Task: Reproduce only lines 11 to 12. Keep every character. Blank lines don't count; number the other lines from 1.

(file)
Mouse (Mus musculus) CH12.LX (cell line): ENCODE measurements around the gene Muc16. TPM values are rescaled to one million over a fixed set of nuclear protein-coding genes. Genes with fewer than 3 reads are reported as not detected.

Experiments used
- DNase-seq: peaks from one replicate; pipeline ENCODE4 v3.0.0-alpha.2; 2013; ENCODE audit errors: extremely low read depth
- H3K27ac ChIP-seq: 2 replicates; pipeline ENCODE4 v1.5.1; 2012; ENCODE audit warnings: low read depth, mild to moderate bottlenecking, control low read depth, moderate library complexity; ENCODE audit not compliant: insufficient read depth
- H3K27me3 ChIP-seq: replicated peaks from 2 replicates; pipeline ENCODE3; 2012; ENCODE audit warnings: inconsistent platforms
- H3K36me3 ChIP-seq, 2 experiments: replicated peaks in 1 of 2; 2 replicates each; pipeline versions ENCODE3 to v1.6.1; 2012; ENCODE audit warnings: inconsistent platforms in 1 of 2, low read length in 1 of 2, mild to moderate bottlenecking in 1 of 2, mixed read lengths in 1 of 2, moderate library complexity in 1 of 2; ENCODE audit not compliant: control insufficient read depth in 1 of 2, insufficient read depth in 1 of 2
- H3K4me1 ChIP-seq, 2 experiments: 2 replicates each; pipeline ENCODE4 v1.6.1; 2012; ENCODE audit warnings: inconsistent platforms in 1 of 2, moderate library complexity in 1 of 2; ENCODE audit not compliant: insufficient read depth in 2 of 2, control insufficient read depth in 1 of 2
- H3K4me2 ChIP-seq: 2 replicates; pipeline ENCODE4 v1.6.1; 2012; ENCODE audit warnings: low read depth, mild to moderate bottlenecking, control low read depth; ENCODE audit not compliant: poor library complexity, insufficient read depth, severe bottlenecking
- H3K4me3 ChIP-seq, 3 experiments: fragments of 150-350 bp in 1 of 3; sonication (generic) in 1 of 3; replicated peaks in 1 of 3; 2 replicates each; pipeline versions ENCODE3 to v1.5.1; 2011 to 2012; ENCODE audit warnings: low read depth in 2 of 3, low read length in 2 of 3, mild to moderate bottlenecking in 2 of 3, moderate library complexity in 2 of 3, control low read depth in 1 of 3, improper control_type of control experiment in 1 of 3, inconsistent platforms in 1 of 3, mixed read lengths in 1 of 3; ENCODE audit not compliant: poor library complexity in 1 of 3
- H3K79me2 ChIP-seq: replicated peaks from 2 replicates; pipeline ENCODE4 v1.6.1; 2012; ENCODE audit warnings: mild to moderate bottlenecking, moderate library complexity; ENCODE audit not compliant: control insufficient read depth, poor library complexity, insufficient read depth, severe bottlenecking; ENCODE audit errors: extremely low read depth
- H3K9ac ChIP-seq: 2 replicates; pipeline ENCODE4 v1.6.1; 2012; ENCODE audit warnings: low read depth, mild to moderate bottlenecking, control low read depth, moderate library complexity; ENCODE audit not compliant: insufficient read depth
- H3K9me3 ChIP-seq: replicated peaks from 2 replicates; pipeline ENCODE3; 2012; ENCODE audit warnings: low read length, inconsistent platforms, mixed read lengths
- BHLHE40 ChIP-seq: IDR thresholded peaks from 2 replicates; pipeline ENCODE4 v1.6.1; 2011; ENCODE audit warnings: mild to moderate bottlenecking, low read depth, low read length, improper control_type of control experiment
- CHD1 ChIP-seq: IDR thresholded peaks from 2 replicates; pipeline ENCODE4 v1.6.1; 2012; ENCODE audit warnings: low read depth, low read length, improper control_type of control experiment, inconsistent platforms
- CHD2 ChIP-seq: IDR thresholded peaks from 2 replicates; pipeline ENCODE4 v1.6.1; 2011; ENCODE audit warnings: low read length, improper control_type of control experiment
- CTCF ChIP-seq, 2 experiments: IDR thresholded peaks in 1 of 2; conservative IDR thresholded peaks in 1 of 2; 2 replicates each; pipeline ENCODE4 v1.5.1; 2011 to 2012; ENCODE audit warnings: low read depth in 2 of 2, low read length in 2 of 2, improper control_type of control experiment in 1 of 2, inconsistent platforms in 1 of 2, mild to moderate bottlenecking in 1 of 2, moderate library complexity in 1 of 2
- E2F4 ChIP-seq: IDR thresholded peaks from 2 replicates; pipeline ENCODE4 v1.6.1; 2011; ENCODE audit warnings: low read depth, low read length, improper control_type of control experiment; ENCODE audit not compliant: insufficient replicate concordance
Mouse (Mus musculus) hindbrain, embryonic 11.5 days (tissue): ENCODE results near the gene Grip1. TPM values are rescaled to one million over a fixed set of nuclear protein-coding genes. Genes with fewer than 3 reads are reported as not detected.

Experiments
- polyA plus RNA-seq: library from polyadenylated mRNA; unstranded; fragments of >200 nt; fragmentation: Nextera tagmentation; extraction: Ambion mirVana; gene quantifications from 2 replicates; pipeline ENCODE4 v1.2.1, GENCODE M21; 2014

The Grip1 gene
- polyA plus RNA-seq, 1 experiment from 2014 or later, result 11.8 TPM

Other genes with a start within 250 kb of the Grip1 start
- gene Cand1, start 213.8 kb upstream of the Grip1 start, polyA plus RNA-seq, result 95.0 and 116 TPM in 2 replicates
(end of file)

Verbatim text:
- H3K9ac ChIP-seq: 2 replicates; pipeline ENCODE4 v1.6.1; 2012; ENCODE audit warnings: low read depth, mild to moderate bottlenecking, control low read depth, moderate library complexity; ENCODE audit not compliant: insufficient read depth
- H3K9me3 ChIP-seq: replicated peaks from 2 replicates; pipeline ENCODE3; 2012; ENCODE audit warnings: low read length, inconsistent platforms, mixed read lengths